Police unions under fire from the left in aftermath of George Floyd's death as calls for reform grow louder

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Police unions under fire as left-wing groups push reform – or more drastic measures
In the wake of George Floyd's death, the political left is blasting police unions as roadblocks to reform who are more interested in protecting and serving their members than the public.

The tension is no more clear than in Minneapolis, ground zero for the recent unrest, where City Council member Steve Fletcher -- a leader in calls there to disband the city's police department -- took Police Officers Federation of Minneapolis President Bob Kroll to task over a letter sent to members of his union following Floyd's death.

"Bob Kroll’s letter yesterday to the Minneapolis Police Federation membership showed us what rank-and-file officers voted for in their leadership, and it is yet another sign that the department is irredeemably beyond reform," Fletcher said in a recent tweet.

Meanwhile, those on the right have backed police unions' message. Tom Fitton, the president of the conservative organization Judicial Watch, tweeted in support of the New York Police Department Sergeants Benevolent Association as it gave an update on a police officer who was run over by a car during unrest in the city last week.

The defense of police unions by conservatives like Fitton, and criticism from members of the left, is a stark reversal from how they traditionally treat organized labor. Click here for more on our top story.

Other related developments:
- Fox News Exclusive: Barr confirms 'focused investigations' of Antifa, hammers 'dangerous' push to defund police
- Trump says he wants to see policing done in a 'more gentle fashion'
- Court orders the implementation of immediate changes in Minneapolis Police Department
- Biden comes out against defunding police, as movement gains traction
- Georgia state trooper tells protesters in viral video: 'I only kneel for ... God'

Ex-acting Director of National Intelligence Grenell calls politics in 2020 'a fight between Washington and the rest of America'
Former Acting Director of National Intelligence Richard Grenell told "Tucker Carlson Tonight" Monday that his time in the Trump administration has shown him that the great political struggle is no longer between Republicans and Democrats, but between the District of Columbia and the rest of the U.S.

In his first TV interview since leaving the administration, Grenell explained a tweet he posted Saturday in response to criticism of President Trump from former Defense Secretary James Mattis.

"The fact of the matter is we have a real problem in Washington, D.C., because it’s a system that it no longer is Republicans and Democrats pushing against each other to create good policy," he said. "It’s a fight between Washington and the rest of America."

"What we have [is] a system in Washington where people get jobs if you're there, if you know someone and you work your way up, and it’s like musical chairs from one agency to another," Grenell added. "There is no outside thought, there's no outside perspective."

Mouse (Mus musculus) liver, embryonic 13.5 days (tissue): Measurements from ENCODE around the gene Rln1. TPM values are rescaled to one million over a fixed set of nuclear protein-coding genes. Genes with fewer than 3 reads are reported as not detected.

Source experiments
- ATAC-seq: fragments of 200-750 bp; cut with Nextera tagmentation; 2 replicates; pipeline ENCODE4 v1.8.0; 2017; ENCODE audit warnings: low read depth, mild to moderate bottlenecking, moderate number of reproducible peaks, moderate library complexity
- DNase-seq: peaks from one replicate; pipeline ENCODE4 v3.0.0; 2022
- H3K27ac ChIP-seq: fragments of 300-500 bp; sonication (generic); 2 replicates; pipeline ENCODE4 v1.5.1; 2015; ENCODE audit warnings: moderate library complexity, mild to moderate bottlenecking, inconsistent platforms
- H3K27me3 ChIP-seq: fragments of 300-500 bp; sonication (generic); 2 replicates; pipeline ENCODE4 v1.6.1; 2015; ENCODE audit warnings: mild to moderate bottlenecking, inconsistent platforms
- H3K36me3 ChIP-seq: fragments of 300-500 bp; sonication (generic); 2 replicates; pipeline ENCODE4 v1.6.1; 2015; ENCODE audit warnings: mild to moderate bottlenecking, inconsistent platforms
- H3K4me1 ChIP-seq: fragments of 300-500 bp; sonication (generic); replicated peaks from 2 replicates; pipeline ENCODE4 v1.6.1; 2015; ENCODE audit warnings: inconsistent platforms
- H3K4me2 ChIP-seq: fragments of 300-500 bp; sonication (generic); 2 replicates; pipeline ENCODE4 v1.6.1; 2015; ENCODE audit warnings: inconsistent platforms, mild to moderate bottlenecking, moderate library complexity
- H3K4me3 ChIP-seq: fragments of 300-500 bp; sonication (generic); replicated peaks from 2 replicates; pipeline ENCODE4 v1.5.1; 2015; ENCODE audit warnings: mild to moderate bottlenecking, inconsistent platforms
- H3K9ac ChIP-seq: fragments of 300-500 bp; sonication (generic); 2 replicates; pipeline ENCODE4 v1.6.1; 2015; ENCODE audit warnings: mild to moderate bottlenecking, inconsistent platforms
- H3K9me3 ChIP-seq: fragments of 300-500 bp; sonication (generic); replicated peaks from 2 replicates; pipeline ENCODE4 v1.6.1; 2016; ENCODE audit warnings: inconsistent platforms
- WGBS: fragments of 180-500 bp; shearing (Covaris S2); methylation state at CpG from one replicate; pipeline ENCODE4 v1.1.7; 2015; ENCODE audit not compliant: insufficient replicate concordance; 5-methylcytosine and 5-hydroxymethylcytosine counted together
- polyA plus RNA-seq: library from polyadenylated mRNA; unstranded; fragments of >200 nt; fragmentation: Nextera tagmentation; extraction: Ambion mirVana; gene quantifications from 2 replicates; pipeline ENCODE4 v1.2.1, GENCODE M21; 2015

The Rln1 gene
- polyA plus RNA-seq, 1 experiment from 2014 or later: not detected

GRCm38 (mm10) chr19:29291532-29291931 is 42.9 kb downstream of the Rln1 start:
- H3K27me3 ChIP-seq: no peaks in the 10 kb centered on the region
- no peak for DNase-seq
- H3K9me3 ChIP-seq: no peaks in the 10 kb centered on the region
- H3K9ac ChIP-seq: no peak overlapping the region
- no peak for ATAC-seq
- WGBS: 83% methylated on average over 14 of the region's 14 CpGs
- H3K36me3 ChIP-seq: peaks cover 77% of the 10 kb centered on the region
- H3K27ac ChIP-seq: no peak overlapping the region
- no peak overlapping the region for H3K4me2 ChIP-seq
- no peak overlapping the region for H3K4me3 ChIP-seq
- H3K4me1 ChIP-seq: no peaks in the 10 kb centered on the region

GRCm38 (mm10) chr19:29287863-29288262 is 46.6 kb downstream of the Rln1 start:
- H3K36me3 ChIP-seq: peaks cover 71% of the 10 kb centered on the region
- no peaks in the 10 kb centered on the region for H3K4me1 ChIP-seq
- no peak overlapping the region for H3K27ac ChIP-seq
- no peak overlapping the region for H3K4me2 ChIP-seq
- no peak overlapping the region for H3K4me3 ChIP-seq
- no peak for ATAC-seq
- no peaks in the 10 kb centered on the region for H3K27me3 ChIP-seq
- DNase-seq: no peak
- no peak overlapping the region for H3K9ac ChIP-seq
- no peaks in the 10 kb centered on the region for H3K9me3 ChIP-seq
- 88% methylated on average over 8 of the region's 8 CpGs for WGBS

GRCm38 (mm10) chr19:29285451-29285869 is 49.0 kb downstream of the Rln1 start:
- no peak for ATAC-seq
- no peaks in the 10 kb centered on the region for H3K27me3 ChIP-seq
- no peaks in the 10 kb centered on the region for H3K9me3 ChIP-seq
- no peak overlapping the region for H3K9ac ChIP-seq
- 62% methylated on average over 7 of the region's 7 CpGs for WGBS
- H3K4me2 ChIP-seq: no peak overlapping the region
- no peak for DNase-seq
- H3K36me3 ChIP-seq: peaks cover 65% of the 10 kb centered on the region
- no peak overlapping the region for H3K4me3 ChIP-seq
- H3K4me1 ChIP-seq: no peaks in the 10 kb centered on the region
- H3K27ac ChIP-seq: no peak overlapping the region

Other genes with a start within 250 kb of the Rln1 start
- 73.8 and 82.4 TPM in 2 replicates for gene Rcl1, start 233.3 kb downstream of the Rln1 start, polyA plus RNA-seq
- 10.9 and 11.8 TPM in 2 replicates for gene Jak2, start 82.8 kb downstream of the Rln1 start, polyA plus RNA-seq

Grenell characterized Trump as a great disruptor to an insular system. "He's breaking their system," he said. "He doesn't play by the rules." Click here for more.

WHO says coronavirus pandemic far from over as world sees largest daily increase
Tedros Adhanom Ghebreyesus, the World Health Organization’s director, said on Monday that there should be no sense of complacency amid the coronavirus outbreak and supported his claim by pointing out that there were 136,000 new cases on Sunday, the most so far.

“More than six months into the pandemic, this is not the time for any country to take its foot off the pedal,” he said, according to Reuters.

The report pointed out that most of the cases were from South Asia and the Americas. Health officials in the U.S. fear an increase in cases due to the recent unrest over the death of George Floyd in police custody. Click here for more.

Other related developments:
- Asymptomatic spread 'appears to be rare,' WHO official says
- Mississippi governor repudiates mask-shamers, supports wearing masks in public
- 'Grim Reaper' lawyer seen at crowded Floyd protests


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Army secretary open to renaming military bases named for Confederate generals.

California says movie theaters can reopen by Friday with crowd limits.
Men's Warehouse owner mulls bankruptcy filing: report.
Recession started in February, before coronavirus pandemic, researchers say.

#TheFlashback: CLICK HERE to find out what happened on "This Day in History."

Tucker Carlson argues that Minneapolis Mayor Jacob Frey's humiliation shows that "Black Lives Matter is, in fact, a political party."

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Fox News First is compiled by Fox News' Bryan Robinson. Thank you for making us your first choice in the morning! Stay safe, stay healthy and try to stay positive -- the world is crazy right now, but we will get through this together. We'll see you in your inbox first thing Wednesday morning.